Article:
charliebrown (profile), May 29th, 2014 @ 4:38pm

    Password

    I'll tell you my password right now! It's

     

    reply to this | link to this | view in chronology ]

  •  
    icon
    charliebrown (profile), May 29th, 2014 @ 4:38pm

    Damn, my comment didn't work. It's **********

     

    reply to this | link to this | view in chronology ]

    •  
      identicon
      Anonymous Coward, May 29th, 2014 @ 5:22pm

      Re:

      "Damn, my comment didn't work. It's **********"

      Hey, that's the same as my password!

       

      reply to this | link to this | view in chronology ]

      •  
        identicon
        Anonymous Coward, May 30th, 2014 @ 5:26am

        Re: Re:

        How stupid are you to reveal your password in such a public place? I'd never do something like that with MY password and always ensure I NEVER tell anyone that it's **********

         

        reply to this | link to this | view in chronology ]

    •  
      icon
      vancedecker (profile), May 29th, 2014 @ 5:24pm

      Re:

      Just update your Metasploit framework sploits, I'm sure it's in there now under automated SQL subversion.

       

      reply to this | link to this | view in chronology ]

  •  
    identicon
    Anonymous Coward, May 29th, 2014 @ 8:37pm

    Forget about bad guys, the backdoor is obviously there for law enforcement personnel to do things that law enforcement personnel shouldn't be seen doing.

     

    reply to this | link to this | view in chronology ]

  •  
    icon
    ethorad (profile), May 30th, 2014 @ 12:37am

    potato potahto

    if law enforcement and intelligence employees can use these tools, so can those with malicious intent

    Depressingly, sometimes it seems there's a chunky overlap between those two groups.

     

    reply to this | link to this | view in chronology ]

  •  
    identicon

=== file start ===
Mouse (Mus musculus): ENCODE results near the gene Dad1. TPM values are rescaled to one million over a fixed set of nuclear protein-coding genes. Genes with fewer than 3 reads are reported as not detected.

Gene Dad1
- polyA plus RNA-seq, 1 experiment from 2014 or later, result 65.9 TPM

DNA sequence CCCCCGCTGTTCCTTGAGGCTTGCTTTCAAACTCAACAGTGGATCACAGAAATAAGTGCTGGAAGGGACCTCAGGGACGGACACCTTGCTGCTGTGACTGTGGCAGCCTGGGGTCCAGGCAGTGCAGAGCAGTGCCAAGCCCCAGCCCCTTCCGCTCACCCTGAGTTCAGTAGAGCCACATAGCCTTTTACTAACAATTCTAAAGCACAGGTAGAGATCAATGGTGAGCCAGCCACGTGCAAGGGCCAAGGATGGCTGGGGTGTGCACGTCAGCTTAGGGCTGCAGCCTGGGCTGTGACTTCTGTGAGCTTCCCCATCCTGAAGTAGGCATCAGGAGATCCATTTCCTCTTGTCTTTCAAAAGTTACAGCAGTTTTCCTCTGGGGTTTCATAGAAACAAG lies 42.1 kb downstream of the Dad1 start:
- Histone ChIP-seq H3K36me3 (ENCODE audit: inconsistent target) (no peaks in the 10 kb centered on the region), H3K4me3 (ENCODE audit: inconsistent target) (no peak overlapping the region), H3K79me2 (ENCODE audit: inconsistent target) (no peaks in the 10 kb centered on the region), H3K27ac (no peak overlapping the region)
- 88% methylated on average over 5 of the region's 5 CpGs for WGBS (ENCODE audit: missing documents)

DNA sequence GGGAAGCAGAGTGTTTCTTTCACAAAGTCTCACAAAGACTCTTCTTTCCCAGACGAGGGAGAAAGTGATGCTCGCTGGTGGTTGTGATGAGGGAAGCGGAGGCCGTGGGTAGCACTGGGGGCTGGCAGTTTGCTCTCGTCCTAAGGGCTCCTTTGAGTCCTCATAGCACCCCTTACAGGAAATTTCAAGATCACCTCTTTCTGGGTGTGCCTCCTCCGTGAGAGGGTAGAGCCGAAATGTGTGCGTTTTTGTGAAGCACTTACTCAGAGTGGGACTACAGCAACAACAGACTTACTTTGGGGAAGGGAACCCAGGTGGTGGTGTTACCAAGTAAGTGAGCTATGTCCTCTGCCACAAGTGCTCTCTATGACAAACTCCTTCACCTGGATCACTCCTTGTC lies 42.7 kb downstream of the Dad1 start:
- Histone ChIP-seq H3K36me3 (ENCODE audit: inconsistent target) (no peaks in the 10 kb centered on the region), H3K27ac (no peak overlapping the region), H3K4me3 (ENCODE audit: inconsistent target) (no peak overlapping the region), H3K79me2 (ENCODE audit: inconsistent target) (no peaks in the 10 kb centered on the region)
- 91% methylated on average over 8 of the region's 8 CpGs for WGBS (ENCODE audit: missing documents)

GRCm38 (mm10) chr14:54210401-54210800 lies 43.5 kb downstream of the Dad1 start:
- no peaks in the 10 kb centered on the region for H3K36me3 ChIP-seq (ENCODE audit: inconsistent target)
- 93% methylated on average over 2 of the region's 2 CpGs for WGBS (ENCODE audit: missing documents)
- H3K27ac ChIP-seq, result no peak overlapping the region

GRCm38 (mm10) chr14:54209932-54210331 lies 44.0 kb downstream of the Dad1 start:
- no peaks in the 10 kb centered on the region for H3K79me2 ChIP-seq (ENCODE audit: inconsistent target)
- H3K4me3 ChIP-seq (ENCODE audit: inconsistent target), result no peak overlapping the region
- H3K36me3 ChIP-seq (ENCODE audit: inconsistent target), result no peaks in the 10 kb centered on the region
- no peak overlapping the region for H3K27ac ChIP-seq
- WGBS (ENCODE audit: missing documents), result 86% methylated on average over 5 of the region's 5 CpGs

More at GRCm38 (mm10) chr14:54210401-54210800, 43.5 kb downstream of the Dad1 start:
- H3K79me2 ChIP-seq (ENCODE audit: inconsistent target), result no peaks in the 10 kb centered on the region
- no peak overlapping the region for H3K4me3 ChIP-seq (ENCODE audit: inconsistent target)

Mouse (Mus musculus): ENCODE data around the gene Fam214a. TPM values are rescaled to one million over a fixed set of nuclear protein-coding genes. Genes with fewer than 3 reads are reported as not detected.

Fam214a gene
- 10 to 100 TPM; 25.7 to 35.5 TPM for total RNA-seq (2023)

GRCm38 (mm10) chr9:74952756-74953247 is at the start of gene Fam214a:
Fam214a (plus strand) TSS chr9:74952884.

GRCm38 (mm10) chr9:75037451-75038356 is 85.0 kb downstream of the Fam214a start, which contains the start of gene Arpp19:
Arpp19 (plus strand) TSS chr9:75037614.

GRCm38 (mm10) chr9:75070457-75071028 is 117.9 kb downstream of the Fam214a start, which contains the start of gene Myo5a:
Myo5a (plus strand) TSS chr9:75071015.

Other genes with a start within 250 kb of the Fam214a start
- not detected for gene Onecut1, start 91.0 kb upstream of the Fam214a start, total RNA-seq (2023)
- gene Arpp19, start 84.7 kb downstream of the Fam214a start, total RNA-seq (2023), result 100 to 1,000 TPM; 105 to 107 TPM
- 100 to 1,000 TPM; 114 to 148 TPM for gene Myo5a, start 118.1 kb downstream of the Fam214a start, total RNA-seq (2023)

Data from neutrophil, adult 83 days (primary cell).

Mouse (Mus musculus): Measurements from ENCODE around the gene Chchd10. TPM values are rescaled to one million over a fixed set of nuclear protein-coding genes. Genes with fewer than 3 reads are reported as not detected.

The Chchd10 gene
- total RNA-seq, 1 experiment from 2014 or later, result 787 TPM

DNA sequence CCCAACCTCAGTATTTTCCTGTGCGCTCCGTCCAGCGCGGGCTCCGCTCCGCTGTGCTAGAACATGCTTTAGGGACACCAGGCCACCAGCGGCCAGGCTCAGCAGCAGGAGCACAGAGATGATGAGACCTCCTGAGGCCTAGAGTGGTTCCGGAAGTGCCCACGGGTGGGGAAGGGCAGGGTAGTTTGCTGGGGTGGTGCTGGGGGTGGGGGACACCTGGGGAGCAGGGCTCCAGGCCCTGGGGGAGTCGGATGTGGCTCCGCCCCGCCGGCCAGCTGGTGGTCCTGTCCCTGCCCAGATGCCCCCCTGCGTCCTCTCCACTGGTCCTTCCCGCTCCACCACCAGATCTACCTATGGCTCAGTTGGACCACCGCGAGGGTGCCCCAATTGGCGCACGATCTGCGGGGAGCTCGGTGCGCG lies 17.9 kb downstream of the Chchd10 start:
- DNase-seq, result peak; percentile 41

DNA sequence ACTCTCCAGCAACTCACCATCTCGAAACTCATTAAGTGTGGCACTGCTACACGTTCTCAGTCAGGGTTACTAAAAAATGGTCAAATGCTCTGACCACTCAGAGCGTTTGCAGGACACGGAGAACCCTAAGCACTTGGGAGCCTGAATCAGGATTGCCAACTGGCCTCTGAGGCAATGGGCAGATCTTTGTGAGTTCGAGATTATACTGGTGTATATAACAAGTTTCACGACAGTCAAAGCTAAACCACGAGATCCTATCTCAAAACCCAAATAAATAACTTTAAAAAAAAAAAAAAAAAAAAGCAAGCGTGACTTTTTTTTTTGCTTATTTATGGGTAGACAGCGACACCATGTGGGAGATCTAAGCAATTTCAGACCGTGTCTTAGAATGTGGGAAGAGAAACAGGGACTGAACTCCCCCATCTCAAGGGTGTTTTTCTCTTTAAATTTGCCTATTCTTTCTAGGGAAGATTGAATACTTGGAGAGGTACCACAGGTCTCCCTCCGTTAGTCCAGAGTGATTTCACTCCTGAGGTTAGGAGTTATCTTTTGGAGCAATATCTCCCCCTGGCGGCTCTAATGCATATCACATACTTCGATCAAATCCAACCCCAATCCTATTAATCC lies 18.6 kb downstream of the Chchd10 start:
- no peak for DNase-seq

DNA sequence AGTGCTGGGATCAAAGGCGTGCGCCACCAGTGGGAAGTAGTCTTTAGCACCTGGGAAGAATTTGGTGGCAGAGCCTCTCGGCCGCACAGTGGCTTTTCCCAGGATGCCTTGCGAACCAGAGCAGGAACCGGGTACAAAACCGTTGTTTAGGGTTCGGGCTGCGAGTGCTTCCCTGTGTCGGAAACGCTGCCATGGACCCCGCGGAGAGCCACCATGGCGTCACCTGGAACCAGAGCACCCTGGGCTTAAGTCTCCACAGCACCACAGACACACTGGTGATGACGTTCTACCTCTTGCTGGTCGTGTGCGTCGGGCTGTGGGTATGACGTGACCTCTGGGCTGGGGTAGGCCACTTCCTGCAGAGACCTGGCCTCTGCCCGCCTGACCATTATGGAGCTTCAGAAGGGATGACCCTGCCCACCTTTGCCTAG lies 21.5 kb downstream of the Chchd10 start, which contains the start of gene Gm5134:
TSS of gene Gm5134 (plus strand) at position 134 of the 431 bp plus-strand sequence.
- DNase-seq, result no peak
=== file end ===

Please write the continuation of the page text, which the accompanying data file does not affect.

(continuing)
Capt ICE Enforcer, May 30th, 2014 @ 3:22am

    Password Is

    After Snowden helped the planet with his actions, I shall do the same. The password for this back door is.

    1234

    Capt ICE Enforcer,

     

    reply to this | link to this | view in chronology ]

  •  
    identicon
    Anonymous Coward, May 30th, 2014 @ 5:27am

    It's a government 'backdoor' password so I'm guessing its fuckdueprocess123

     

    reply to this | link to this | view in chronology ]

  •  
    identicon
    Anonymous Coward, May 30th, 2014 @ 11:54am

    Its unlikely they will be tapping into a persons of importance , like a banker or CEO....just you poor folk. So you peasants need to just shut the fuck up, we are here to protect you from yourself

    Now nod your head cause you know that i am right..

     

    reply to this | link to this | view in chronology ]

  •  
    identicon
    Anonymous, May 30th, 2014 @ 1:54pm

    I recently bought video recording glasses in the clearance section of Wal-Mart for $25.00.

     

    reply to this | link to this | view in chronology ]


Add Your Comment

Have a Techdirt Account? Sign in now. Want one? Register here
Get Techdirt’s Daily Email
Save me a cookie
  • Note: A CRLF will be replaced by a break tag (<br>), all other allowable HTML will remain intact
  • Allowed HTML Tags: <b> <i> <a> <em> <br> <strong> <blockquote> <hr> <tt>
Follow Techdirt
Advertisement
Essential Reading
Techdirt Deals
Techdirt Insider Chat
Techdirt Reading List
Advertisement
Recent Stories
Advertisement
Support Techdirt - Get Great Stuff!

Close

Email This

This feature is only available to registered users. Register or sign in to use it.